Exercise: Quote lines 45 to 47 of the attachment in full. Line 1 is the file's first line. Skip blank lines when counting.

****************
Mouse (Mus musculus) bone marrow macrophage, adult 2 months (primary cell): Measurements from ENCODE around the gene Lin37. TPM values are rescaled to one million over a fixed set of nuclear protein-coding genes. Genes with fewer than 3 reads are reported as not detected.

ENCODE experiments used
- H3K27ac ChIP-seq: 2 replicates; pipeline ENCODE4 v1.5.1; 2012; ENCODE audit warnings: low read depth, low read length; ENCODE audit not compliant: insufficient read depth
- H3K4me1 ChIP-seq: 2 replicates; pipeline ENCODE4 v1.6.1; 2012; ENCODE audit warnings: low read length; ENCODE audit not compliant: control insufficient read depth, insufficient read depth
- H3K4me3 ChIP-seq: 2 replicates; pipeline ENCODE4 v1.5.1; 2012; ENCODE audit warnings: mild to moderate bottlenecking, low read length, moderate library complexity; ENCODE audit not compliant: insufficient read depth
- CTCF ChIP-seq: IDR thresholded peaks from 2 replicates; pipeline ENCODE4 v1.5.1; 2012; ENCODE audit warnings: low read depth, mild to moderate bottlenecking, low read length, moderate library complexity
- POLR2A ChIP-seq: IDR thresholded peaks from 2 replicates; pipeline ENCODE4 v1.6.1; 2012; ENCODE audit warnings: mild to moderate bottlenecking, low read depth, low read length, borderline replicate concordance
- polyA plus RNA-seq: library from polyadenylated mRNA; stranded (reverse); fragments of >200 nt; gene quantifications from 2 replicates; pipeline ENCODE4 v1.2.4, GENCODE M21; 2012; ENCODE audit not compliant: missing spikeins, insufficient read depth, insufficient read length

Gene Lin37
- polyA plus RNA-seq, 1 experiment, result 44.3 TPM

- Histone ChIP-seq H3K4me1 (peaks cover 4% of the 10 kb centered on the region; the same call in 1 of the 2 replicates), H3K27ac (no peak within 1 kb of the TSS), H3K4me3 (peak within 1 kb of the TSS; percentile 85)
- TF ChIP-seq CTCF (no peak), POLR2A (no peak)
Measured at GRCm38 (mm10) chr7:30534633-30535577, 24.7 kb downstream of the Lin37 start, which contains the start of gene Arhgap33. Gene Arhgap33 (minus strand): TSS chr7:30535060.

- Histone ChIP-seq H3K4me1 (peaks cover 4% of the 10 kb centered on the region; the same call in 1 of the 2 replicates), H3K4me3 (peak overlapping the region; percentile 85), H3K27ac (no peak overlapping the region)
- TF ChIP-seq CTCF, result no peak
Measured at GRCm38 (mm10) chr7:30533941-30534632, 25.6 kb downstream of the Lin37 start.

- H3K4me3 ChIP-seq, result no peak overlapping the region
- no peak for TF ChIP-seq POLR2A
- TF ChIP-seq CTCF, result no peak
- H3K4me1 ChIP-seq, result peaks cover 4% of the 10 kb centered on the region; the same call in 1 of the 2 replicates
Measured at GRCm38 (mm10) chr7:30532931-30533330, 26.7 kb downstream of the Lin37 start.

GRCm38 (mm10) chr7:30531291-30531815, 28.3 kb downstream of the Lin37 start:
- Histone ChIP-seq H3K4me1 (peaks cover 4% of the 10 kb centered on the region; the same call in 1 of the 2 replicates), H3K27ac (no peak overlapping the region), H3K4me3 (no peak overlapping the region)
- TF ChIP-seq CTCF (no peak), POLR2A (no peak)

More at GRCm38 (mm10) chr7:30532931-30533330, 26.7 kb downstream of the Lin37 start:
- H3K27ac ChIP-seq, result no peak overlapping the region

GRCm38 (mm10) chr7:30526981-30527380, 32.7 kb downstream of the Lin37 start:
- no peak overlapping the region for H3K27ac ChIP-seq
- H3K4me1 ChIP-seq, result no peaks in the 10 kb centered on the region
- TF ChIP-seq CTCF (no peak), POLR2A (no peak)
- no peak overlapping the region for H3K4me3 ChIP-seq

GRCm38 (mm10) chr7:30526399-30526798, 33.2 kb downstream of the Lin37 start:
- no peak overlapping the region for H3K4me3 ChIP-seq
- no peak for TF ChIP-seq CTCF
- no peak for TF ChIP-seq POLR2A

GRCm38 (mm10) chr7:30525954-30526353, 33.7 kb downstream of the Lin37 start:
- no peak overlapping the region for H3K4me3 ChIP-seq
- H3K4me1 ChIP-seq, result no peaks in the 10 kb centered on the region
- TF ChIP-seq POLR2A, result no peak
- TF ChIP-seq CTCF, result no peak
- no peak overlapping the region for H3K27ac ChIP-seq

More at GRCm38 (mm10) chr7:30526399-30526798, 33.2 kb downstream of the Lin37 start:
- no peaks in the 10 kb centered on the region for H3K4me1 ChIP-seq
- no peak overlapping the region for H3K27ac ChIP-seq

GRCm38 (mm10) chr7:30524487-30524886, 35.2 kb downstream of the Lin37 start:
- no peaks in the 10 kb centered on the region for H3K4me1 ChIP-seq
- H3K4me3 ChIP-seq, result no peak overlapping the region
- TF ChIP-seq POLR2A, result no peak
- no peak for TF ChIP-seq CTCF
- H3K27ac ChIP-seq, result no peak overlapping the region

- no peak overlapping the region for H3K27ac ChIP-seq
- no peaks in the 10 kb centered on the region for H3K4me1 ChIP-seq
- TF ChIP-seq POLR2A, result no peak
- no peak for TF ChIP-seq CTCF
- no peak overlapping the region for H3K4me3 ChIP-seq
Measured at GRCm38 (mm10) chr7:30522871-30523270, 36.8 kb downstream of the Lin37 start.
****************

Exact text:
GRCm38 (mm10) chr7:30524487-30524886, 35.2 kb downstream of the Lin37 start:
- no peaks in the 10 kb centered on the region for H3K4me1 ChIP-seq
- H3K4me3 ChIP-seq, result no peak overlapping the region